Fighting a dorado. The river looks like a mountain creek with small trout, the reality is that dorado inhabit these forest waters and sight fishing is very exciting
The river in the middle of lush forest of Yunga.
Dorado is the king of fish in these rivers sharing habitat with sรกbalo, boga, catfish and some smaller prey fish.
A beautiful dorado. Photo by Juan E. Alvarez.
The clear water requires an angler to have excellent presentations and a stealthy approach.
4x4 cars are ideal to travel the paths of this 80.000 acres Estancia, where are the headwaters of Dorado and Valley rivers. Only about 60 fishermen a year come to these rivers, one of the wildest and less pressured environments for dorado.
The upper reaches of these rivers are only accessible by horseback (the original all terrain vehicle).
A strong jaw and razor-sharp teeth. Wire leader or shock tippet are essential to fish dorado.
Camp by the riverbank and argentinean typical asado for dinner. Fishing the rivers of the Yunga forest is an adventure.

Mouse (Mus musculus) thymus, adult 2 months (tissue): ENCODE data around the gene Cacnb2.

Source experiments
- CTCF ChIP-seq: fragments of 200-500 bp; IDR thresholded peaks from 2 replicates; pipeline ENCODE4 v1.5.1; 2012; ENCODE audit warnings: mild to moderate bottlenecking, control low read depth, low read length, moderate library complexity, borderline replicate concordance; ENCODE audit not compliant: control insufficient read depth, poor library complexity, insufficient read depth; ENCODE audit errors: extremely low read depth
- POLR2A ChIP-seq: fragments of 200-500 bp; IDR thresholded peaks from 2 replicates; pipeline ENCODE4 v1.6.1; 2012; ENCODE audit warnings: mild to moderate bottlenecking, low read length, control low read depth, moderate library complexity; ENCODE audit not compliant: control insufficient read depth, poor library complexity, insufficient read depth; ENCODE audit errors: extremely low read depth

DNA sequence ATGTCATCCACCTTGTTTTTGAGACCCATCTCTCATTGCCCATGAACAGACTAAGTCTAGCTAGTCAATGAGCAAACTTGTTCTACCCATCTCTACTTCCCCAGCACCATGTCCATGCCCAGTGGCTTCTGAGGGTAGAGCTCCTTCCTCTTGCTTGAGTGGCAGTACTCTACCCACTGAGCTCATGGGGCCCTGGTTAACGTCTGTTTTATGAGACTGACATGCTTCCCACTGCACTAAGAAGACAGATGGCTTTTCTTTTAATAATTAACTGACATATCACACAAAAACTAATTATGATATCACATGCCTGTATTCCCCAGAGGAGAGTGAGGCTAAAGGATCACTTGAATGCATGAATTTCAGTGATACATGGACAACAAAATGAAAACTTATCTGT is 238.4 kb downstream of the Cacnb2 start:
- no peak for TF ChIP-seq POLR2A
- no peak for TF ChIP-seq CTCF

It is not uncommon to witness 20-25 Dorado in a single pool. Because of the abundant food supple the average Dorado weighs 5-6 kilos (11-14 pounds) with fish exceeding 15 kilo in the river.
A good selection of flies.
The season on these three rivers is April and May and then September, October and November. Early June can be good also but is weather dependent. From December to late March the rivers are inaccessible due to the rainy season.
Jumping dorado, big smiles!
Same fisherman with three different fish, during the stay in these rivers is possible catch many great dorado, with the incentive to fish in a clear water small river sight fishing.
Agustín García Bastons is one of the best fly fishing photographers able to portray the dorado in all its splendor. These photographs of details of the head and scales of the fish or some dorado swimming in a pool, are part of its large archive. To contact AgustÍn: firstname.lastname@example.org
A dramatic backlighting.
If you plan to go to Dorado and Valle rivers, contact with Andes Drifters - www.andesdrifters.com
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Issue #5 from april 1st
Flymage Fly Fishing Magazine. www.flymage.net